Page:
Agios Timonas Cave: Just beyond the Cave of Osios Varnavas, in the same rocky area, is the cave where Saint Timon lived as an ascetic. Sacred objects that were discovered in the cave are now stored at the Ecclesiastical Museum. 

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Chapel of Saint George: A 14th century chapel located at the entrance of the village, built in the cruciform, Byzantine style. The interior houses 15th century frescoes in excellent condition. According to tradition, the church acted as the monastery for Little Laura.

Chapel of Timios Prodromos: A small chapel located among the houses of the village, with a stone-built exterior and a beautiful, wood-carved iconostasis within.

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Museum of Primary Education: There were two schools in operation in Vasa during the early decades of the 20th century, initially made up of an all-girls and an all-boys school. In 1935, the two schools united, until 1986 when the school was discontinued due to a shortage of students after the wave of urbanization began to hit. Until about 1939-1940, there were up to 120 students at the school, but this number declined sharply in the subsequent years.

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Since 2010, the old all-boys school of Vasa has operated as the prototype, modern Museum of Primary Education, presenting the history of the school as well as the community itself, using digital media and interactive tools.

Zivania Museum: The Museum hosts exhibits which showcase the production process for zivania, as well as that of a daily rural household in Cyprus. Visitors can sample and purchase zivania, wine, jams, and other traditional Cypriot products.

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Ecclesiastical Museum: The Ecclesiastical Museum (99 131673) houses sacred relics preserved from religious monuments, such as the churches and caves where the Saints Varnavas and Timon lived. In addition to sacred images of fine art dating back to the 14th and 16th centuries, other objects on display include the medieval silver spoon with the stamp of the Lusignan Dynasty, shrines, censers, etc. ια κ.α.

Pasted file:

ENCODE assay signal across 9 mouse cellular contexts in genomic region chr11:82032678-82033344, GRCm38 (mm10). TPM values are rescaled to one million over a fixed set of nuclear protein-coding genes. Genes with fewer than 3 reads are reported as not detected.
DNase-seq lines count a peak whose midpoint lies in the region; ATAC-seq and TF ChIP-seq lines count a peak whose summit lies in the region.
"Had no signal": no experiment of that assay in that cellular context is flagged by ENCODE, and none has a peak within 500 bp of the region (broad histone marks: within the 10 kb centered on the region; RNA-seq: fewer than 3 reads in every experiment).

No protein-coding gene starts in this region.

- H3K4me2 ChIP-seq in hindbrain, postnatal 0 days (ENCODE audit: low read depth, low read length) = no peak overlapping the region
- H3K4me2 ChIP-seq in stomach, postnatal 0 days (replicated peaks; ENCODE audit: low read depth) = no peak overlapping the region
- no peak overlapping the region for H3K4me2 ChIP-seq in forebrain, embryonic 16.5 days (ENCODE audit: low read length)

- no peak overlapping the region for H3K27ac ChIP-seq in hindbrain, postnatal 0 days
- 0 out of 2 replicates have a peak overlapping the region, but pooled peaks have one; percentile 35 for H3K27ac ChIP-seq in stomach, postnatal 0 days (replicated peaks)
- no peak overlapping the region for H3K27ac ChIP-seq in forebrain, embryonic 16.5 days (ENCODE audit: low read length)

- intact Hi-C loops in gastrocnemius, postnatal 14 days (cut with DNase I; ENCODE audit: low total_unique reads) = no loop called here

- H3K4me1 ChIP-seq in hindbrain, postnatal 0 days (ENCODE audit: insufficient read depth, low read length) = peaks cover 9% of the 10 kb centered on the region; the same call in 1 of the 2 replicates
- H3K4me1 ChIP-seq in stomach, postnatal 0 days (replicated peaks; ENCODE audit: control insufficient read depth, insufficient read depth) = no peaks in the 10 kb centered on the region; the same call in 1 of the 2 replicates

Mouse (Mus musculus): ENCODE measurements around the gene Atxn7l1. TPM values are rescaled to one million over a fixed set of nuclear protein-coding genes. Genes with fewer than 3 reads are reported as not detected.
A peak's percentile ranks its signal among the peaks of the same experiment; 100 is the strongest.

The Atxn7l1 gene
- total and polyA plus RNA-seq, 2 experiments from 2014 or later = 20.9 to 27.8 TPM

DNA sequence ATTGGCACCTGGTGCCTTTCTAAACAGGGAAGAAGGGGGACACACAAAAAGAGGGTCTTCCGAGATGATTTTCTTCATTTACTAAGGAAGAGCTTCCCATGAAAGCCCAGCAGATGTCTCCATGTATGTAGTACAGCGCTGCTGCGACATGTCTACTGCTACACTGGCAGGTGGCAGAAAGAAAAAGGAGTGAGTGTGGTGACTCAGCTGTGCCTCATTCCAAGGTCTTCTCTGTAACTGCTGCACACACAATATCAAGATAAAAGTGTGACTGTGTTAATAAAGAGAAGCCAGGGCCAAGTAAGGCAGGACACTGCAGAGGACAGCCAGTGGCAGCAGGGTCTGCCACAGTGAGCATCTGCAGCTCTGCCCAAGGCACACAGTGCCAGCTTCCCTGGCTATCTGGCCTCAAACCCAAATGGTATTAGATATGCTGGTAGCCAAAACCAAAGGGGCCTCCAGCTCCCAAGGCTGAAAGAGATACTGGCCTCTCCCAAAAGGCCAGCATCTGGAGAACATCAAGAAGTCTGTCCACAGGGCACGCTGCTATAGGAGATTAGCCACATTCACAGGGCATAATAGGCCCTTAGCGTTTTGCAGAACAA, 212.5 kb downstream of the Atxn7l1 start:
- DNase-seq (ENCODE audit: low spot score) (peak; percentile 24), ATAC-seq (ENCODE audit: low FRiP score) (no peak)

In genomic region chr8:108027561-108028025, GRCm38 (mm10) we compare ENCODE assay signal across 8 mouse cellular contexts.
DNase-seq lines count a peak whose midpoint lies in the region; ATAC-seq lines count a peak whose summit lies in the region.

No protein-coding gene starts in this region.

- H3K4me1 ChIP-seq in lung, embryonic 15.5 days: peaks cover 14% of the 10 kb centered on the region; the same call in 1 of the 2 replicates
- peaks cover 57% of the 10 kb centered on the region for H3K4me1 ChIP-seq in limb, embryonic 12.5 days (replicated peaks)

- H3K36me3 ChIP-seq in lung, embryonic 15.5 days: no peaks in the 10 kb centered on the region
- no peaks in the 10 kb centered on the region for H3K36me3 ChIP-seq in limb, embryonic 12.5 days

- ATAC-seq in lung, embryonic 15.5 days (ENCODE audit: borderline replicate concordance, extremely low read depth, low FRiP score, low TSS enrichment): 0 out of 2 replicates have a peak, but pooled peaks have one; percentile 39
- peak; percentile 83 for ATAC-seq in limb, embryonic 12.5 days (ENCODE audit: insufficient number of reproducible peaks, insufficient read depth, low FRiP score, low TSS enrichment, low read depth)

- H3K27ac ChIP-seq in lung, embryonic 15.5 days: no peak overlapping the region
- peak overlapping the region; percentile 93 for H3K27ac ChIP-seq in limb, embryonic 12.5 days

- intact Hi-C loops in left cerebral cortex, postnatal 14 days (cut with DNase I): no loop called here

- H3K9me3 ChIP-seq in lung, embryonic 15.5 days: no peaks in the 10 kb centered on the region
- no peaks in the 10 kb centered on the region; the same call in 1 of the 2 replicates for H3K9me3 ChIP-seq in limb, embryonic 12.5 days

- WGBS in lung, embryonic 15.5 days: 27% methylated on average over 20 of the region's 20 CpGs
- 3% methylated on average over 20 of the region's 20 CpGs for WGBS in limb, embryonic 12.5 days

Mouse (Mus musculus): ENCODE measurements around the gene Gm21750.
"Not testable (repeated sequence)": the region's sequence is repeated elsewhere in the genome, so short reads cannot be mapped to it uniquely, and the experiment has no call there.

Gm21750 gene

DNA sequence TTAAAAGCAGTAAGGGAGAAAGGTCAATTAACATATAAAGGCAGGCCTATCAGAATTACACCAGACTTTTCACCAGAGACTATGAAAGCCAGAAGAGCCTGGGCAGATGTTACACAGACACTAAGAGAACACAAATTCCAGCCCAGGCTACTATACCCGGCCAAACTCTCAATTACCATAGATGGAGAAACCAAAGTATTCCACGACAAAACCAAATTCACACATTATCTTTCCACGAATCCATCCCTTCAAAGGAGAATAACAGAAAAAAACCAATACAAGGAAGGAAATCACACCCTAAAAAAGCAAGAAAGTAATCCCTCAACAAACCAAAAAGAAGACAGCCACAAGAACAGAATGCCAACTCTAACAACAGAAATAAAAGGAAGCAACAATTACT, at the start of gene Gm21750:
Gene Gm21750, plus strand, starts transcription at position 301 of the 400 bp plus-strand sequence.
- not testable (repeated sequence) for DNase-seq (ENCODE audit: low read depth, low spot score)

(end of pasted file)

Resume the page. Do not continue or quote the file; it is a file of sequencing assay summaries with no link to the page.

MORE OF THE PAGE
Museum of Folk Tradition: This museum houses artefacts from the everyday life of rural residents at the start of the 20th century.

Nature trail

There is a path that begins from the chapel of Saint George and follows the river under the stone built bridge. When the water level of the river rises, the trail is inaccessible, but it is a beautiful route for the dry months of the year.

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The double-decked bridge is located at the entrance of the village. It was built in the late 19th century, but extensive restoration works were carried out in 1954 due to damages it had suffered. This year is marked by a stone inscription on the bridge. One can easily access the bridge via a dirt road which leads to the riverbed.

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The village continues its centuries-old tradition of viticulture and wine production, featuring two notable wineries, Argyrides (25 945999) and Papaioannou. The Argyrides winery is located at the entrance of the village, within a restored stone building, and anyone can visit and become acquainted with its wines. The Papaioannou winery is a recent addition to the village, and features modern facilities in the middle of the vast vineyards which supply it with grapes.

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Food - drink

The village offers excellent dining options. The traditional taverns of Pyrkos (99 491455) and Palati (99 649139) are located in the center of the village. Ariadne Tavern (25 944064, 25 942185.) is located just outside the village, on the way to the village of Mallia.

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The village coffee shops are located in the central square and are frequented by locals. In addition to the old, traditional coffee shop, the cafe 'I Ambelos' (99 348058) has also been in operation for the past few years. 


There are beautiful accommodation options in the idyllic surroundings of Vasa Koilaniou. The Arkela lodgings (25 375355), To Chorio (99 491455, 25 942655) and Oikia Roti (99 971971) are located in restored traditional homes in the center of the village, while Villa Mayzus is located just outside, among the serenity of the surrounding hills.

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Palouze Festival: Early October marks the celebration of local grape products, with traditional palouze prepared for visitors on site.

Contact number: 25 942634